Kitchen Basics: Heat vs Food

Some of the most important lessons I learned in culinary school were the gems of wisdom taught in cooking fundamentals class.  It was within those classroom walls that Chef Richard explained how important it is for cooks to understand the facts and processes involved with the food that we use to feed our bodies.

Why should I care about basics?  My microwave and I are a rock star team!

I consider myself to be rather adventurous, but I wouldn’t dare head into a deeply wooded forest without having some sort of map or markers to help me find my way around in the darkness.  Without them, I could run into danger and hurt myself and/or others while trying to stumble around and find my way.  A kitchen can be that scary and dangerous of a place, too!  If the person preparing the food is completely clueless about how to operate the “machinery” (oven, small appliances,etc.) and they know little to nothing about the foods that they’re preparing, they’re paving a dangerous path towards burns, cuts, and food-borne illness.  You can take it from me… I’ve been there, done that, and should have bought a t-shirt… it’s NOT a path you want to create, much less walk on!  Since one of my passions is to help others learn from my mistakes, I feel that it’s important to share some of the kitchen basics information I’ve learned on to you.  I’ll give you the facts, but unlike a culinary classroom, there will be no drawn out lecture and DEFINITELY no pop quizzes.  I want to be known as the COOL teacher, m’kay?  Like Alton Brown… Entertaining, smart, funny, endearing in a geeky sort of way.  That’s totally me, right? Awesomesauce, then let’s get started!





Foods are made from a combination of proteins, carbohydrates (starches and sugars), water, fats, and small amounts of vitamins and minerals.  When heat is applied to those components, significant changes take place.  By understanding those changes, you’ll have a better chance of creating dishes that have a PLEASANT outcome.  You know, crispy crunchy fried chicken versus something that looks like you could use it for a game of whiffle ball.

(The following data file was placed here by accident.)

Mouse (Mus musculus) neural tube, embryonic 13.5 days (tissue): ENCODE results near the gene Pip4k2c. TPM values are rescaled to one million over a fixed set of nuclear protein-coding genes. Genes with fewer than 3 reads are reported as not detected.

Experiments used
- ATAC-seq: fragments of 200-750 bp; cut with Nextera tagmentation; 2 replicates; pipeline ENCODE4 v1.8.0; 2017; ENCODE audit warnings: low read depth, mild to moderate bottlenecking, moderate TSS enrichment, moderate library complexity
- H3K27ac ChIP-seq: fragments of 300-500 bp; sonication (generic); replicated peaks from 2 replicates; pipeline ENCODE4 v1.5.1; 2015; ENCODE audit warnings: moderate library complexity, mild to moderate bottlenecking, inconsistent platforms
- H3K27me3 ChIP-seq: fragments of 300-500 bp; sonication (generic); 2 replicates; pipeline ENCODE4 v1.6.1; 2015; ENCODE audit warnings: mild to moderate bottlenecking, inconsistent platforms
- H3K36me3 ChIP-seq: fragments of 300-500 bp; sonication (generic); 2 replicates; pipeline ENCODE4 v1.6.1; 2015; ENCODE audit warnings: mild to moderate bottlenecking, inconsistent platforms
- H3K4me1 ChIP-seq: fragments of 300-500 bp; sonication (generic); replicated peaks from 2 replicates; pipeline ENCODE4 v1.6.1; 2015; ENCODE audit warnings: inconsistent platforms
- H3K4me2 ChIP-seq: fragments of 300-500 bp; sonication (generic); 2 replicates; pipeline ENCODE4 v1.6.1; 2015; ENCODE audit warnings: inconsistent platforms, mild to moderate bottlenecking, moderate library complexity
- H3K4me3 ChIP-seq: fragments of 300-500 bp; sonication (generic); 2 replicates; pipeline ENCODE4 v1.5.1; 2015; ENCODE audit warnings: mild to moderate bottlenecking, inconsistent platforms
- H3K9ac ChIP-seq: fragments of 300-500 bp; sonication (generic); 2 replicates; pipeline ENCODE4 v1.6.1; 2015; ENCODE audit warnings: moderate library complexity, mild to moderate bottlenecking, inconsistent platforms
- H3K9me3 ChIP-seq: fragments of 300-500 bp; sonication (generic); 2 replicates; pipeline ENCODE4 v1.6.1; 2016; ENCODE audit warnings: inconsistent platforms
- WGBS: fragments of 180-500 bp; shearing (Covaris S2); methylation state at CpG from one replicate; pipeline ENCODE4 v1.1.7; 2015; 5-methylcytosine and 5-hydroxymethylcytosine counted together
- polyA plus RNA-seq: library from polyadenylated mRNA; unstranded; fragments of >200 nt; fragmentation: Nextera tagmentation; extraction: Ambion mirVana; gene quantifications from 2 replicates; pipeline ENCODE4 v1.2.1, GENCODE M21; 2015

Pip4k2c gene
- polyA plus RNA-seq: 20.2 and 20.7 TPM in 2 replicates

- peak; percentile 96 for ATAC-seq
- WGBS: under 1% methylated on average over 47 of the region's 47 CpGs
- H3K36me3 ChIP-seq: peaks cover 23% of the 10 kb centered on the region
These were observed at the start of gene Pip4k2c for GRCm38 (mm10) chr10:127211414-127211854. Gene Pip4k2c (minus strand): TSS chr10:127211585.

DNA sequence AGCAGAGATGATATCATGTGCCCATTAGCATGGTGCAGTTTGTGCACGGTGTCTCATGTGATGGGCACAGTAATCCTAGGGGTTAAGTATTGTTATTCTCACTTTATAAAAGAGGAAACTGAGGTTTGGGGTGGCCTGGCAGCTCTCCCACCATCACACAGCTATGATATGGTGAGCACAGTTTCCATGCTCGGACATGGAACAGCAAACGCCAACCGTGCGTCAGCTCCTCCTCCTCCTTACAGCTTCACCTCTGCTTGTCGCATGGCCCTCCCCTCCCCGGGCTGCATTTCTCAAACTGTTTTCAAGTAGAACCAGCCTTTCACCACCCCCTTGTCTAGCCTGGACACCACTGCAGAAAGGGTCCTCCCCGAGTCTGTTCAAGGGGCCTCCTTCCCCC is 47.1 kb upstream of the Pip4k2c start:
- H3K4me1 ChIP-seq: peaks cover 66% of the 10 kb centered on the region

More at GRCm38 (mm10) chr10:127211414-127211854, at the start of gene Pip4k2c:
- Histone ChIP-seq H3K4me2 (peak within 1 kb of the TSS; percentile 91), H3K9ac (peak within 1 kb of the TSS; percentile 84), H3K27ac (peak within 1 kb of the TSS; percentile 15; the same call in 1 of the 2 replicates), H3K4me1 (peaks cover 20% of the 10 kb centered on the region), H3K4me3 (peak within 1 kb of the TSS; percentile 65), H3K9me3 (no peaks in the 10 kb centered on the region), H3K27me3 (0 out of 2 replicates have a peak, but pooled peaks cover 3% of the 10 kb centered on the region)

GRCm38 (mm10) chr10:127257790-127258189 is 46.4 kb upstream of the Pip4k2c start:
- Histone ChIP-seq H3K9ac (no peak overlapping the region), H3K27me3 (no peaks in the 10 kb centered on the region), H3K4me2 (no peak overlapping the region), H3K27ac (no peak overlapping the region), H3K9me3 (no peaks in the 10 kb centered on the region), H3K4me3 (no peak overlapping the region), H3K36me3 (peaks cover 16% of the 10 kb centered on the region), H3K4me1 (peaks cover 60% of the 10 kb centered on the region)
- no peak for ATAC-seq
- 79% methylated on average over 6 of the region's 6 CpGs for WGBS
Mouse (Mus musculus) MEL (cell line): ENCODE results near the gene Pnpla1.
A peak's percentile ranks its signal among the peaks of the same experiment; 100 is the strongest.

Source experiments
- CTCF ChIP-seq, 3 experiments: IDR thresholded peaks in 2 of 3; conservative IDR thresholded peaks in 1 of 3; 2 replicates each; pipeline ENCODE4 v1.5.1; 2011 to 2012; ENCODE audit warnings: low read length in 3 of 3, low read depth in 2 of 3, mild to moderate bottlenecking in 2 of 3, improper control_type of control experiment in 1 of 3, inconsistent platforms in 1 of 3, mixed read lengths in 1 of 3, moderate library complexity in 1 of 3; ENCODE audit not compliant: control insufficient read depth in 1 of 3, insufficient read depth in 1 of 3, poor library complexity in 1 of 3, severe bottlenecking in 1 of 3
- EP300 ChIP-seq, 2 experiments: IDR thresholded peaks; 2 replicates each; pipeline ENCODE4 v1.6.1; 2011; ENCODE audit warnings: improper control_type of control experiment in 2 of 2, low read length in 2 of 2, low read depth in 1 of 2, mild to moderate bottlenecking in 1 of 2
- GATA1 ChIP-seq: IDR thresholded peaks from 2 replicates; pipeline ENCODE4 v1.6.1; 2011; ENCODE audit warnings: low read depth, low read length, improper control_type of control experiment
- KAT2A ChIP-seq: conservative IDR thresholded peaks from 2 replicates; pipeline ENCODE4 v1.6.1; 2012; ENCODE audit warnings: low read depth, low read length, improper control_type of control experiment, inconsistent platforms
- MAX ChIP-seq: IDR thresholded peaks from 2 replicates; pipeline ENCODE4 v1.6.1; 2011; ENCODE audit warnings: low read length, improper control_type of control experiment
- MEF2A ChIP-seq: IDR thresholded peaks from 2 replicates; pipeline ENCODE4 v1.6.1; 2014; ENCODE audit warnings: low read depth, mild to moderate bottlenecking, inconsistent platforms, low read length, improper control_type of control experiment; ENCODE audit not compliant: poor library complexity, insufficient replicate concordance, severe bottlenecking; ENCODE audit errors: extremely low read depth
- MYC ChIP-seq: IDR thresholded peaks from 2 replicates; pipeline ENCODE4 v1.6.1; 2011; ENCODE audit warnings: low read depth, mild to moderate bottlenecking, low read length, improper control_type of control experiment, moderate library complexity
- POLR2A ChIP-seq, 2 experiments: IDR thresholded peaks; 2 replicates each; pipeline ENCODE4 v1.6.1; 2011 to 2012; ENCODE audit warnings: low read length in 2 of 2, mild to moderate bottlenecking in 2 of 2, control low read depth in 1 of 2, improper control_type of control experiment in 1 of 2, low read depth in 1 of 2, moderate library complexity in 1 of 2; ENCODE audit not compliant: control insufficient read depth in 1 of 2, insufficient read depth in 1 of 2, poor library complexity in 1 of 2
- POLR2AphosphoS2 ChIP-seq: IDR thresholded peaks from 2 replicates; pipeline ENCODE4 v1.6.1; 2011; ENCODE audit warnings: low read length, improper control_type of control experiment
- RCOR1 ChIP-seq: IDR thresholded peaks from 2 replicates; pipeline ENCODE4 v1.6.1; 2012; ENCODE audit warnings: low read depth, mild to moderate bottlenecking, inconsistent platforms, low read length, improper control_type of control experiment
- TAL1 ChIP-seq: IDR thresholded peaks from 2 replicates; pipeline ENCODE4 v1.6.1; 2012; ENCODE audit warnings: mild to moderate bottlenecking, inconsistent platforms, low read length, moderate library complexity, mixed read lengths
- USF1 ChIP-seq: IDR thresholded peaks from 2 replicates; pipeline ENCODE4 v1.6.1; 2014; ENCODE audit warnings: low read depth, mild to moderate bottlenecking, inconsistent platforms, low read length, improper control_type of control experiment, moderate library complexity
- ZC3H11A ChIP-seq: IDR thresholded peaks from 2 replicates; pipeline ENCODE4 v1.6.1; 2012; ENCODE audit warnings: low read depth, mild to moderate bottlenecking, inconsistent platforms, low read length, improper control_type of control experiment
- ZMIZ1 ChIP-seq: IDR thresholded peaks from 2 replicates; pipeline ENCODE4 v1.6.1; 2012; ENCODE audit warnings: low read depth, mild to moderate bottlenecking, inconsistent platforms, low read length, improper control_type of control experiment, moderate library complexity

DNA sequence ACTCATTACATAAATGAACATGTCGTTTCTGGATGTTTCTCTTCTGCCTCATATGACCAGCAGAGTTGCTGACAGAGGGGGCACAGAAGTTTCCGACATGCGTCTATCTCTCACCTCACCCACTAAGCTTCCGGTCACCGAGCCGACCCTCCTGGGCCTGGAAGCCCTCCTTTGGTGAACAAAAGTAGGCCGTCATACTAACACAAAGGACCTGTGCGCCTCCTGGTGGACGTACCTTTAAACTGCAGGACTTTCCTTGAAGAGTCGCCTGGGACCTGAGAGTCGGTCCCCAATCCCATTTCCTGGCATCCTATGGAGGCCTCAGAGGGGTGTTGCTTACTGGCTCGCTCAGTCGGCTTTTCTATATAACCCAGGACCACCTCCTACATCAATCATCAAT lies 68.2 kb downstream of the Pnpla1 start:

So HEAT… meet my food!!



These are large, complex molecules that exist in every living cell, When I hear the word “protein”, I instantly think of animals (meat), but there’s even protein in plant cells!  When proteins are heated up, they coagulate, causing them to turn from a liquid or semi-liquid state to a solid state.  Think of an egg white before and after it’s fried.

Eggs - Raw vs Fried


RECIPE TO TRY: Leek & Asparagus Quiche



Starches are complex carbohydrates that exist in plants and grains like rice, potatoes, wheat, and corn.  When a starch is mixed with a liquid and then heated up, the starch expands (like when rice and pasta get larger during cooking, or when flour in a cake absorbs the liquid from the eggs, water, or any other liquid in the recipe).  Depending on what type of starch is being cooked, gelatinization will occur slowly, and at a temperature somewhere between 150 and 212 degrees Farenheit (66-100 Celsius)